• We don’t know for sure whether climate change will make the park have more or less precipitation. But we do know that there will be changes in how that precipitation falls.  

  • There will likely be more variability in precipitation—more intense storms that drop a lot of rain or snow, followed by longer dry periods. This is because warmer air can store more water vapor. As temperatures go up, the air stores water for a longer period of time before releasing it all at once, creating more intense precipitation patterns [4].

    This can add up to the same amount of precipitation as before, but it makes a big difference. A few days of gentle rainstorms doesn’t feel the same as if all that rain fell in ten minutes!  

  • There will also probably be more precipitation falling as rain, rather than snow, because there will be fewer days below freezing. More rain means more water enters riverways during rainstorms, rather than getting stored as snowpack and released over time.  

  • Precipitation getting more variable and intense has other consequences, too. Long dry periods, especially combined with hotter temperatures, can easily create droughts. As precipitation and temperatures change, droughts in North Dakota will probably get more common and more intense. 

  • Hotter and drier conditions also make unplanned wildfires more likely to happen—and more likely to be bigger. Scientists project that climate change will make fires up to six times more frequent in the plains of North Dakota, Montana, and other nearby states [1].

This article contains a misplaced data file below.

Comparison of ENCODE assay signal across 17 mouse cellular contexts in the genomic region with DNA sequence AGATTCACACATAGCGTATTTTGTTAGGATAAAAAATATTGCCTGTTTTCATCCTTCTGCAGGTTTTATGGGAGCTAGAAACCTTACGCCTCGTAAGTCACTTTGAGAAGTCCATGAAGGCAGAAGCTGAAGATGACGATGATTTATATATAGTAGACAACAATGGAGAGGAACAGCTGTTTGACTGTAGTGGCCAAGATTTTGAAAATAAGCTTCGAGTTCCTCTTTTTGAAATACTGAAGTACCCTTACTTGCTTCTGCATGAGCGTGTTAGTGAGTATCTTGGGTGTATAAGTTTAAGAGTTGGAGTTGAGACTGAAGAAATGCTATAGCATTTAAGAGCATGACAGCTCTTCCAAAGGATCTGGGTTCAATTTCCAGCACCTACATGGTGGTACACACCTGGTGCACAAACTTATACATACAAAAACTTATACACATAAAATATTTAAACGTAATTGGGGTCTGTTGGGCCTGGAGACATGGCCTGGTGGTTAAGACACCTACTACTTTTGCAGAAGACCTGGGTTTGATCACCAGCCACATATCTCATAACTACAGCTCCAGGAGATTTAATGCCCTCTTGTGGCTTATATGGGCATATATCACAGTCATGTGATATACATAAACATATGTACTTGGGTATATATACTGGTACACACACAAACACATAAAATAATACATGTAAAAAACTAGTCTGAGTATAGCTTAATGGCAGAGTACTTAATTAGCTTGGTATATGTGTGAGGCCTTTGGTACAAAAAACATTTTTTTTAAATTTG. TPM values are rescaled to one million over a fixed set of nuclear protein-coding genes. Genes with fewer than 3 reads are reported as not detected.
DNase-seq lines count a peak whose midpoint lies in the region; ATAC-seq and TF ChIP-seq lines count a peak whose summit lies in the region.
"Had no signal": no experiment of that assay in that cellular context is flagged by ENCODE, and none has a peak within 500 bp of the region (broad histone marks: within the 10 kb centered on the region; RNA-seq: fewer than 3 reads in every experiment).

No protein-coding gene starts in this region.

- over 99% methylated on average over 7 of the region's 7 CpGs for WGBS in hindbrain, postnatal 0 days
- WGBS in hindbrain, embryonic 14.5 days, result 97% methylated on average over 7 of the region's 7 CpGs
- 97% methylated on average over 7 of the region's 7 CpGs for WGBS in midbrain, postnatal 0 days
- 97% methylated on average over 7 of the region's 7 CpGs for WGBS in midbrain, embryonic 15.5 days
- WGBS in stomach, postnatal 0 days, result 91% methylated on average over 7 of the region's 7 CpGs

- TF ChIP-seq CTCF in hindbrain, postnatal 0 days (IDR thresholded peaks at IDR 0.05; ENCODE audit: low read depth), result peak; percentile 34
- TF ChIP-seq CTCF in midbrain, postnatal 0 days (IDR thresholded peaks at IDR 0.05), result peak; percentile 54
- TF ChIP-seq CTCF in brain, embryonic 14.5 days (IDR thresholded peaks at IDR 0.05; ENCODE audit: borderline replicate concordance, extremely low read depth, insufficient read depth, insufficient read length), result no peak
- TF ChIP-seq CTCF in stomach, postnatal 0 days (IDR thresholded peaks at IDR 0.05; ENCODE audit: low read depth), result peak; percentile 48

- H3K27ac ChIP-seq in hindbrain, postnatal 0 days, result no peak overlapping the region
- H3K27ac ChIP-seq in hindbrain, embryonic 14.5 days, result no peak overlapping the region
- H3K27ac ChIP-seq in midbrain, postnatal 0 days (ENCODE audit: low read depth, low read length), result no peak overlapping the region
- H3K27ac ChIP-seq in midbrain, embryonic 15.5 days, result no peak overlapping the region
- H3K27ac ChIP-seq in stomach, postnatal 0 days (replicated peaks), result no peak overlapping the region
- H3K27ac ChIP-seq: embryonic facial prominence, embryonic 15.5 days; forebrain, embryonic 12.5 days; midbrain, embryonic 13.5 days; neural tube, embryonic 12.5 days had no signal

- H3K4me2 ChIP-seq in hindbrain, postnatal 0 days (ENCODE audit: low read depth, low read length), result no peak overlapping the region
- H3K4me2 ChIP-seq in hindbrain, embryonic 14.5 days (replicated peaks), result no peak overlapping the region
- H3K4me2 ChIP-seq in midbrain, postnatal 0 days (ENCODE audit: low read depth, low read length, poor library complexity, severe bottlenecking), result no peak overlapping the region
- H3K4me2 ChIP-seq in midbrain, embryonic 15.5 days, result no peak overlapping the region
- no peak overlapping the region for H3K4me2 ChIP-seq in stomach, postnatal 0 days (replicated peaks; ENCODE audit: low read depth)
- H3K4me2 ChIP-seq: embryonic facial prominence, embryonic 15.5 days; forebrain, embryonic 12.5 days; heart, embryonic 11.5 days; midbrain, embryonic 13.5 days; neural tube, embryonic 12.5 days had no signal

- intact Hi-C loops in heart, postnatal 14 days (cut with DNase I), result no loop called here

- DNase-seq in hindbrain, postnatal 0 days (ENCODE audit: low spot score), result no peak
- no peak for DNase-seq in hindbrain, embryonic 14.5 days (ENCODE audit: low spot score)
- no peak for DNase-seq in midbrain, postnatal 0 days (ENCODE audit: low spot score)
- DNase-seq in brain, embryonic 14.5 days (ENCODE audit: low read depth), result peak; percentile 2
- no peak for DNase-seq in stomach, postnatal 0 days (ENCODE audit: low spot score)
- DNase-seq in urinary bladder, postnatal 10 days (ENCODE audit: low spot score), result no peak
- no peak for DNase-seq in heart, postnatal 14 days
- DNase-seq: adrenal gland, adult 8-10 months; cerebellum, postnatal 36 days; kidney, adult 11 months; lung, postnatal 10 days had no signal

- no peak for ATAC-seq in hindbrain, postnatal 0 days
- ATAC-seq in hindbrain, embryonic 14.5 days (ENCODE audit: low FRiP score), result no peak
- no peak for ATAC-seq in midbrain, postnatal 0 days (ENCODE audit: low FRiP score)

• More intense precipitation, combined with heat, will also create conditions for floods. Because precipitation will fall more intensely, and more of it will be rain (rather than snow), there will probably be lots of water entering rivers all at once. That can easily lead to flooding.  


What kinds of impacts will climate change have?

Climate change is impacting iconic species, including bison. Bison are a really important species. They're beloved by humans and they play an important role in their ecosystem. Many other species rely on bison to create good habitat, making them crucial for biodiversity and resilience. So in this way, bison are working with us to fight climate change! 

But they’re also impacted by it. Warming temperatures and rising CO2 levels might affect the types of plants that are available for bison to eat. With climate change, it’s possible that the most nutritious grasses will become less common, so bison would have to eat more of other types of plants [6].  

What’s more, most bison are fenced within a boundary—including at Theodore Roosevelt. Because the bison can’t move freely, they can’t adapt to changing conditions as well. They will have to rely on the food that’s available within the boundaries of the park, even if climate change makes what’s available less nutritious.  

People have played a role in bison’s lives for thousands of years—including Indigenous stewardship, near-eradication by Europeans in the 19th century, and the NPS Bison Conservation Project. It’s a complicated story, but it can teach us a lot about how we can live in harmony with the bison—especially as climate change reshapes the world as we know it.   

Because of climate change, the kinds of ticks in the park are changing. In the past, there have been ticks in Theodore Roosevelt, but not blacklegged ticks, also known as deer ticks—which are the kind that carry Lyme disease. Recently, though, park staff have found evidence of blacklegged ticks in the park. And CDC data shows that deer ticks are spreading across the country.  

This happens because warming temperatures and changing precipitation patterns are making more places good habitat for deer ticks, and for ticks in general. And in places where ticks already are, they’re active for more of the year because of warming temperatures.  

So next time you’re in the park, keep an eye out for ticks! You can find more information on ticks and tick-borne diseases from the CDC.  

The park is home to a beautiful cottonwood forest—which includes the oldest known plains cottonwood tree, which sprouted in 1641! The forest provides important habitat for many kinds of species, keeping the park’s ecosystems diverse and resilient.